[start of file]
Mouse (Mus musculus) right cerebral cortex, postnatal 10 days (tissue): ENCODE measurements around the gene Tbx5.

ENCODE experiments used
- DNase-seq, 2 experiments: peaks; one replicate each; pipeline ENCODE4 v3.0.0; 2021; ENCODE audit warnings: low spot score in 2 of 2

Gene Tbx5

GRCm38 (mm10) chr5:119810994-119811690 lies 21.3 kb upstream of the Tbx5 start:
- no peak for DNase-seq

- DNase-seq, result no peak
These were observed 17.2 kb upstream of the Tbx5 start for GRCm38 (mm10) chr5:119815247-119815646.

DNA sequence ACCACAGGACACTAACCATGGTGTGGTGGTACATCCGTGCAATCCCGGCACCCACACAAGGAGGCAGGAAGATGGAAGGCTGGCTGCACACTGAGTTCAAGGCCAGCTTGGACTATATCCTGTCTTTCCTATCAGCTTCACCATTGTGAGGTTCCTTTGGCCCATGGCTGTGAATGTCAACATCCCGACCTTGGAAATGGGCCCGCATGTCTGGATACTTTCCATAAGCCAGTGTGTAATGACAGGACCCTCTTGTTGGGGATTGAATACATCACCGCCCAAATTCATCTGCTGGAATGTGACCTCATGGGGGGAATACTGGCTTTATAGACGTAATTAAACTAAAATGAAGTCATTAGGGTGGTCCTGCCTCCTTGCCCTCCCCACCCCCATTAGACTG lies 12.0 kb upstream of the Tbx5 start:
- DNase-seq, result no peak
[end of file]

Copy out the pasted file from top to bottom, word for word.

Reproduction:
Mouse (Mus musculus) right cerebral cortex, postnatal 10 days (tissue): ENCODE measurements around the gene Tbx5.

ENCODE experiments used
- DNase-seq, 2 experiments: peaks; one replicate each; pipeline ENCODE4 v3.0.0; 2021; ENCODE audit warnings: low spot score in 2 of 2

Gene Tbx5

GRCm38 (mm10) chr5:119810994-119811690 lies 21.3 kb upstream of the Tbx5 start:
- no peak for DNase-seq

- DNase-seq, result no peak
These were observed 17.2 kb upstream of the Tbx5 start for GRCm38 (mm10) chr5:119815247-119815646.

DNA sequence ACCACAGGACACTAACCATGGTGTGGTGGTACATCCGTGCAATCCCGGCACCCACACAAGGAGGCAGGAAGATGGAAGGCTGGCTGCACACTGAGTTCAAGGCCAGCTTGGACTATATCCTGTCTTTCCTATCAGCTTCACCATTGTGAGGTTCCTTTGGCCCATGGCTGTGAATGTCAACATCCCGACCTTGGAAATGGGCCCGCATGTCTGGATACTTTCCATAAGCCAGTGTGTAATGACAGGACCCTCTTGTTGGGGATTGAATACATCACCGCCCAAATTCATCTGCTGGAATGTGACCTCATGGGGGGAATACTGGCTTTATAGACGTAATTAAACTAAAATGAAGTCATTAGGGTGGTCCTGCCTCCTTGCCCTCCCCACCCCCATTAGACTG lies 12.0 kb upstream of the Tbx5 start:
- DNase-seq, result no peak